Vast regions of near-empty space in the Universe are growing and shrinking, much as bubbles merge and separate in soapsuds, astronomers have discovered.
The cosmic voids, some as large as 50 megaparsecs (163 million light years), are the holes in the spidery network of dark matter and galaxies that forms the backbone of the Universe — the cosmic web. But most astronomers had thought that the near-empty globules were, on average, static with respect to the Universe as a whole. Because they have little gravity with which to tug on one another, they would simply be dragged along as the cosmos expands.
In fact, the smaller voids are generally getting squeezed together, while the bigger ones are typically receding and getting larger, according to Diego Lambas, an astronomer at the National University of Cordoba in Argentina, and his colleagues. “We were extremely surprised to find such large, coherent motions,” he says.
Lambas and his colleagues compared a simulation of the cosmic web with 245 cosmic voids that they identified from data compiled by the Sloan Digital Sky Survey, a large ground-based survey of the heavens. The team found that the voids move at 300–400 kilometres per second above and beyond their motion associated with the Universe’s expansion.
They posted their findings on the arXiv preprint server1 on 2 October; the work will be published in an upcoming issue of the Monthly Notices of the Royal Astronomical Society Letters.
As well as establishing that voids move, the study also identifies the cause of the motion, says astronomer Mark Neyrinck of Johns Hopkins University in Baltimore, Maryland.
The smaller voids that are approaching each other do so because they are embedded in parts of the web that have a higher than average density, he notes. Gravity would cause such regions to eventually coalesce and shrink. Larger voids tend to lie within patches of the web that have lower density, and are being pulled apart by the gravity of adjacent patches.
Straight from the sky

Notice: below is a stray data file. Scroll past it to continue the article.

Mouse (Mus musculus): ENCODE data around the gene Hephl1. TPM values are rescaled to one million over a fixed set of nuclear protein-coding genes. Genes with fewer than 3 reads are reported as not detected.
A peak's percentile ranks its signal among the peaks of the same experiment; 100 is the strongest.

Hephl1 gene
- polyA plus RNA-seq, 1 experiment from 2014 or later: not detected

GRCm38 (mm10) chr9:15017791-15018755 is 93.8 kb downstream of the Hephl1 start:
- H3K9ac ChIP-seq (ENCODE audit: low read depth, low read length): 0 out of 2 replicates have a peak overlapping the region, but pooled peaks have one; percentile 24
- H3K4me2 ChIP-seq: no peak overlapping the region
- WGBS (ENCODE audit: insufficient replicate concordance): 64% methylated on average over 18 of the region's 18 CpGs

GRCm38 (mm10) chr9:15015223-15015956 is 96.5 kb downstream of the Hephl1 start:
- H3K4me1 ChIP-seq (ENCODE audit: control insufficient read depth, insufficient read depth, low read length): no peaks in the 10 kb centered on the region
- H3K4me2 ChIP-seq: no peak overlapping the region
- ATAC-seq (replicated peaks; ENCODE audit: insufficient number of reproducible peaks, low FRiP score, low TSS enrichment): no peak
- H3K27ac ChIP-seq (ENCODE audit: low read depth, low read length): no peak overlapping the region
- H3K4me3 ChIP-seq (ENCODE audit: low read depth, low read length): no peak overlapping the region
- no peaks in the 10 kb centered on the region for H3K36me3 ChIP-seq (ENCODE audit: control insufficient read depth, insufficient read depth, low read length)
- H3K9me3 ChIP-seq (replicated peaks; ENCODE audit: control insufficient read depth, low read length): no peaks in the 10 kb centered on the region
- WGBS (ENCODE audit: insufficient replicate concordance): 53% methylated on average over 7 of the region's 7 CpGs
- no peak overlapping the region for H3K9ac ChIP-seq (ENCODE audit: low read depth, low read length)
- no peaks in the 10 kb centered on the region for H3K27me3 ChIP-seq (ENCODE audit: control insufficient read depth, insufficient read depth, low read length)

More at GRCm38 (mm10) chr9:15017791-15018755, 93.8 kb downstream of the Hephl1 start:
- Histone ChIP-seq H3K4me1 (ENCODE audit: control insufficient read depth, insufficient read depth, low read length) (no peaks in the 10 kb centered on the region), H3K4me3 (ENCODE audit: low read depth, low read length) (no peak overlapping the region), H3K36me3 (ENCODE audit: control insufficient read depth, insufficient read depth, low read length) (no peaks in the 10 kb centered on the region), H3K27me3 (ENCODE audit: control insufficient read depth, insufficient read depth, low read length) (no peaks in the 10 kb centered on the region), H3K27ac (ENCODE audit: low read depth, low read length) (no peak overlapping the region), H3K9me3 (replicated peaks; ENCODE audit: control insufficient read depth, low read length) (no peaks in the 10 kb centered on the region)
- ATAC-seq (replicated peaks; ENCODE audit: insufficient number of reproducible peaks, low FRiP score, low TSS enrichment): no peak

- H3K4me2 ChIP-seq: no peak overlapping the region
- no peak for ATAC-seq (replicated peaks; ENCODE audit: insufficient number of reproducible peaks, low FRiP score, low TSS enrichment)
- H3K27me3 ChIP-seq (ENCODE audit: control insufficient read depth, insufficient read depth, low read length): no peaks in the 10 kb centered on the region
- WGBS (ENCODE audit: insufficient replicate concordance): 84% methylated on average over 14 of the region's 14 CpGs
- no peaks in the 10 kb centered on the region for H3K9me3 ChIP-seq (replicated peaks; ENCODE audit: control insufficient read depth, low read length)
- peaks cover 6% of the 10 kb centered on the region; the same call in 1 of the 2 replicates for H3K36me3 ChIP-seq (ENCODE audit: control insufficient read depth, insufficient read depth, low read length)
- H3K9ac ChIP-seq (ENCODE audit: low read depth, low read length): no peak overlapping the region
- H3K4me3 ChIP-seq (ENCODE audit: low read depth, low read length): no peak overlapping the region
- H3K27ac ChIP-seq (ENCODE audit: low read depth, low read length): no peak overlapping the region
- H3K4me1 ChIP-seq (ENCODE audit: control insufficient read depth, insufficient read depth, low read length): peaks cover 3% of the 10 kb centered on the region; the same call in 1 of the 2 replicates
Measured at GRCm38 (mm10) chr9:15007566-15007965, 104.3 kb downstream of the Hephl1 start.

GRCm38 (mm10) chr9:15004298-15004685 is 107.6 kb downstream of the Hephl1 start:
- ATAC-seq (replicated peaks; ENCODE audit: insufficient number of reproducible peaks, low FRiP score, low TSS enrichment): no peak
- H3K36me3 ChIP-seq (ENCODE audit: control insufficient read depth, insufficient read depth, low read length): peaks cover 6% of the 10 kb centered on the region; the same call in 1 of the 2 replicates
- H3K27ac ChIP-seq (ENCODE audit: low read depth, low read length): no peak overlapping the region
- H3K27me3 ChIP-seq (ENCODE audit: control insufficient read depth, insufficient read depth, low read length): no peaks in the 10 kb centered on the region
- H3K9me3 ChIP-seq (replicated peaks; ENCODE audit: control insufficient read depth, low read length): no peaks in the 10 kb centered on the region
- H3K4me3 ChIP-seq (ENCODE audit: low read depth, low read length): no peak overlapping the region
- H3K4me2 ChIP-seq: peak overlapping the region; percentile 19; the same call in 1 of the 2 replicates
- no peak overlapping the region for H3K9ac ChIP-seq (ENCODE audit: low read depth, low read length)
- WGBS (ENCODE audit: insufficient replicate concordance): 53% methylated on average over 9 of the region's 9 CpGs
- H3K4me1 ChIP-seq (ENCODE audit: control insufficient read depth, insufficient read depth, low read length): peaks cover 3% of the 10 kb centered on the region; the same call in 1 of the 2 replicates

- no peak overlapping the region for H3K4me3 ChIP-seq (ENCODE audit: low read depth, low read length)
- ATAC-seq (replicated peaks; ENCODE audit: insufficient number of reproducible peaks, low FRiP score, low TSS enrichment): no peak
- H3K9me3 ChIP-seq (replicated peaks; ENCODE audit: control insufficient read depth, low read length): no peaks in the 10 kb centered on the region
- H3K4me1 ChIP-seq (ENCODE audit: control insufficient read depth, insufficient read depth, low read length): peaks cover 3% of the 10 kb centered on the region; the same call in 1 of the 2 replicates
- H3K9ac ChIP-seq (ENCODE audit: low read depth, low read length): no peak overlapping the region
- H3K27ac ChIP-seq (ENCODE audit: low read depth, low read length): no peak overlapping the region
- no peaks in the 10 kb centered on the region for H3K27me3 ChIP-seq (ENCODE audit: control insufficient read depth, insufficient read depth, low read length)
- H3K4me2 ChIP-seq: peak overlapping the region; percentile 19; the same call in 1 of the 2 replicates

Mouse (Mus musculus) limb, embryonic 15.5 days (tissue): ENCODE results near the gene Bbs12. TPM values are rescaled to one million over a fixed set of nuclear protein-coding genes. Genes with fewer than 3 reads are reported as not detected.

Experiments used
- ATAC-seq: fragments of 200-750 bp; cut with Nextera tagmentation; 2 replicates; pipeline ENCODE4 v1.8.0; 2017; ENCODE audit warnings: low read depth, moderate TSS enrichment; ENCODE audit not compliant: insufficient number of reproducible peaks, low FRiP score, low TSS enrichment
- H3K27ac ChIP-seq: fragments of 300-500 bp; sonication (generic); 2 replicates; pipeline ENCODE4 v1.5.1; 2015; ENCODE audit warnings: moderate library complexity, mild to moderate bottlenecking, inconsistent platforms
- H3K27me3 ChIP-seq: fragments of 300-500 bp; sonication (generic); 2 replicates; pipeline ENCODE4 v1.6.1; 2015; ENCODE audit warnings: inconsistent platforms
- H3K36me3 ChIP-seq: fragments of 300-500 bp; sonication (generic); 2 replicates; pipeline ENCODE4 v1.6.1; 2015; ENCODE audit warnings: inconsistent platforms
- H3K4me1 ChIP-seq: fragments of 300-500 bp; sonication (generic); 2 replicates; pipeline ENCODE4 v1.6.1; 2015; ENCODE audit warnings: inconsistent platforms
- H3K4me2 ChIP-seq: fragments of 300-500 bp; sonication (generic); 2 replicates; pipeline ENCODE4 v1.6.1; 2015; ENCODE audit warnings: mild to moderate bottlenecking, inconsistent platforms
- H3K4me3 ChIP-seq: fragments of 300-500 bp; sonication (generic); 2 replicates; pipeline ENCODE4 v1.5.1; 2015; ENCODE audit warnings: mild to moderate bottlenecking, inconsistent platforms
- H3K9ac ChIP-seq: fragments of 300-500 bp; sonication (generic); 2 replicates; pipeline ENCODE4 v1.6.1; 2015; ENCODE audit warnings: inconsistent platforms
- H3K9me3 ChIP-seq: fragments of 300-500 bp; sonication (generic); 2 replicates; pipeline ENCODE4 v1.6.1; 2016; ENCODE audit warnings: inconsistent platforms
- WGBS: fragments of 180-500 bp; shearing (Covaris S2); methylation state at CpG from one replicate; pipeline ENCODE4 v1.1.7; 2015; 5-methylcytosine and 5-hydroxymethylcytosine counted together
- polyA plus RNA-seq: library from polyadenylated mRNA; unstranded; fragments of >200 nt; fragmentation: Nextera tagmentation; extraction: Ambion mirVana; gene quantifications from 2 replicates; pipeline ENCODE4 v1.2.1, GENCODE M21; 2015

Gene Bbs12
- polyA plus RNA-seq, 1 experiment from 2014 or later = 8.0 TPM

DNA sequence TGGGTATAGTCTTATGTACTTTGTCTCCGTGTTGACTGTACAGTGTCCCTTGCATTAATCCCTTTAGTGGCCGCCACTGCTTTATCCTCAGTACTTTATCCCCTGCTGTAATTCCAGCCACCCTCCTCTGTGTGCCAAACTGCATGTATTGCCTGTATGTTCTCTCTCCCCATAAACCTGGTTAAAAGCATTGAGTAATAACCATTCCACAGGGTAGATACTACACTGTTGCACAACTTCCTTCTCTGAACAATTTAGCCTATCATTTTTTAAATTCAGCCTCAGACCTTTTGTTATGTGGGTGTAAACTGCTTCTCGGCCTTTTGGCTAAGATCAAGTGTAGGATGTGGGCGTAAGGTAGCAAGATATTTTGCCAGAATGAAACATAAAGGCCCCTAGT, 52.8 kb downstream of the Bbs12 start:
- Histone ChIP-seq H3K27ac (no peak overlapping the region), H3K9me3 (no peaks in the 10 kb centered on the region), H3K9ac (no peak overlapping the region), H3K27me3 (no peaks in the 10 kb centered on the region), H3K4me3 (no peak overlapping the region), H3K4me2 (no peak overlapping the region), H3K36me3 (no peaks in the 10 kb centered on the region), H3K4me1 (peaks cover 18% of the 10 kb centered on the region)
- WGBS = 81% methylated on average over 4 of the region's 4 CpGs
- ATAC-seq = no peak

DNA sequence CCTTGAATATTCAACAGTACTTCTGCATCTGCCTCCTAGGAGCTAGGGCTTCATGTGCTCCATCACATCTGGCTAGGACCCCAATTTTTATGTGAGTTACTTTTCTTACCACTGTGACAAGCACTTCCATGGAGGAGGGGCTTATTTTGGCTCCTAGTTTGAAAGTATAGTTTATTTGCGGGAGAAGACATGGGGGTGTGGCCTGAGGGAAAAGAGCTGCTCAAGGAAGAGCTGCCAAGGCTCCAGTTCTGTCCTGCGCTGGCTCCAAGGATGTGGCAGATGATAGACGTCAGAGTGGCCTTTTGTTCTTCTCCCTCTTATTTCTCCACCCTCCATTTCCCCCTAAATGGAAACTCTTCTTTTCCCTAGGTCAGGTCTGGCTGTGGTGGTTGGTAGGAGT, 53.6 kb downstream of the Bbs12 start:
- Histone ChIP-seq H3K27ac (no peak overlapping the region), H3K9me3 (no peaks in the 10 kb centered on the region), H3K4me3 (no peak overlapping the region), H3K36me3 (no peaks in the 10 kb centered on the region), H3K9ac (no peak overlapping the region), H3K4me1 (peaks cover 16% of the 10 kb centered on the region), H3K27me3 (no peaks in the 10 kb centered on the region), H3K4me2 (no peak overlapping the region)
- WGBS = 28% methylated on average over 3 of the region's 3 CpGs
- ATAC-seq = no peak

Another astronomer who has studied voids, Rien van de Weygaert of the University of Groningen in the Netherlands, says that he has seen such motion only in simulations2. “It is fantastic that Lambas and his team have managed to find the same effect in the observational reality of the Sloan Digital Sky Survey,” he says.
Future sky surveys that measure the speeds of a much larger group of voids more precisely could be used to test models of the evolution of cosmic structure, Lambas says. Large-scale structures in the Universe grow not only by merging galaxies, gas and dark matter, but also by the merging of voids, he explains.
Although astronomers have traditionally used filaments of galaxies and dark matter to study the Universe’s evolution, cosmic voids offer a key advantage, says van de Weygaert. Because they contain so little matter, their physics is relatively simple and dominated by dark energy — the mysterious entity that is revving up the rate at which the Universe is expanding. Whether dark energy supplies a constant cosmic push or varies with time could be encoded in properties such as the velocity of the voids.
The new work, says van de Weygaert, provides further evidence that “voids are highly interesting objects that contain important information on global cosmology as well as the galaxy-formation process”.
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